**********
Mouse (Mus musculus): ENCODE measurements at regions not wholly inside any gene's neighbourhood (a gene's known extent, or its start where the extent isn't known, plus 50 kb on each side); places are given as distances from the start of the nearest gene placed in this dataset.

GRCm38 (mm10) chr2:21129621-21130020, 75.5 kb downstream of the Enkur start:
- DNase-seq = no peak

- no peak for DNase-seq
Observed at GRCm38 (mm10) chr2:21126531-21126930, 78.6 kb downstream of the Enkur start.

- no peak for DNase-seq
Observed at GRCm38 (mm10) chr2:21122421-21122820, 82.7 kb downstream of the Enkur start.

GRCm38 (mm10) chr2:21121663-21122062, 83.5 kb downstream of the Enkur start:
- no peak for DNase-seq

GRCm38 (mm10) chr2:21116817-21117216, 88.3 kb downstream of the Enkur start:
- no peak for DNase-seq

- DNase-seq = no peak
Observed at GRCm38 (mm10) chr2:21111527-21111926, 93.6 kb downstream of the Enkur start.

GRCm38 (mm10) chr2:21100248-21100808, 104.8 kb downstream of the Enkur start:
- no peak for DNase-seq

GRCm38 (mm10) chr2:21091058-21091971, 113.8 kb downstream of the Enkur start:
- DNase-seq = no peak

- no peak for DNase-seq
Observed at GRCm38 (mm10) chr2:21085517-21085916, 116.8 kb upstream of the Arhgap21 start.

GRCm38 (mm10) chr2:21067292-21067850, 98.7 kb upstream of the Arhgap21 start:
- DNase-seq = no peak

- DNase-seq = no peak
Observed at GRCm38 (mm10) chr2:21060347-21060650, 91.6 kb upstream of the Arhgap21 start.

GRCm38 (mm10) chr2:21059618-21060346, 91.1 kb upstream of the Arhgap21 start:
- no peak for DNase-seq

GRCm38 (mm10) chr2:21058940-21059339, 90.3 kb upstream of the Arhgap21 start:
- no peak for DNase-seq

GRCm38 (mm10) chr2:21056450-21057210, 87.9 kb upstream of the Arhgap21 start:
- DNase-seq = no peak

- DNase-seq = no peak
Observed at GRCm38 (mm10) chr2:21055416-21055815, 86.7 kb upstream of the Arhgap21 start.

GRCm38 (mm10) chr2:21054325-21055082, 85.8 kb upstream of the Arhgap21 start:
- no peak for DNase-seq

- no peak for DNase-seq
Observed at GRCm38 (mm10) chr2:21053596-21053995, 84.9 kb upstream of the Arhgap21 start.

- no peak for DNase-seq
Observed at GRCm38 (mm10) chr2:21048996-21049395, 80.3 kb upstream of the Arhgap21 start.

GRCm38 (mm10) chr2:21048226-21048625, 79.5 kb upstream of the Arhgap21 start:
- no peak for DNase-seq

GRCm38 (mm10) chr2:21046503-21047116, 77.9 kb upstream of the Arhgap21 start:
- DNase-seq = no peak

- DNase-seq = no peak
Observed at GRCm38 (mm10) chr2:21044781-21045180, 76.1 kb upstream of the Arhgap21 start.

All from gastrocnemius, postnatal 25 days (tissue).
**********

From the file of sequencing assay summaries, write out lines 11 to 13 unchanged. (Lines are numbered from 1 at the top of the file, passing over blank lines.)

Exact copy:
- no peak for DNase-seq

- DNase-seq = no peak
Observed at GRCm38 (mm10) chr2:21111527-21111926, 93.6 kb downstream of the Enkur start.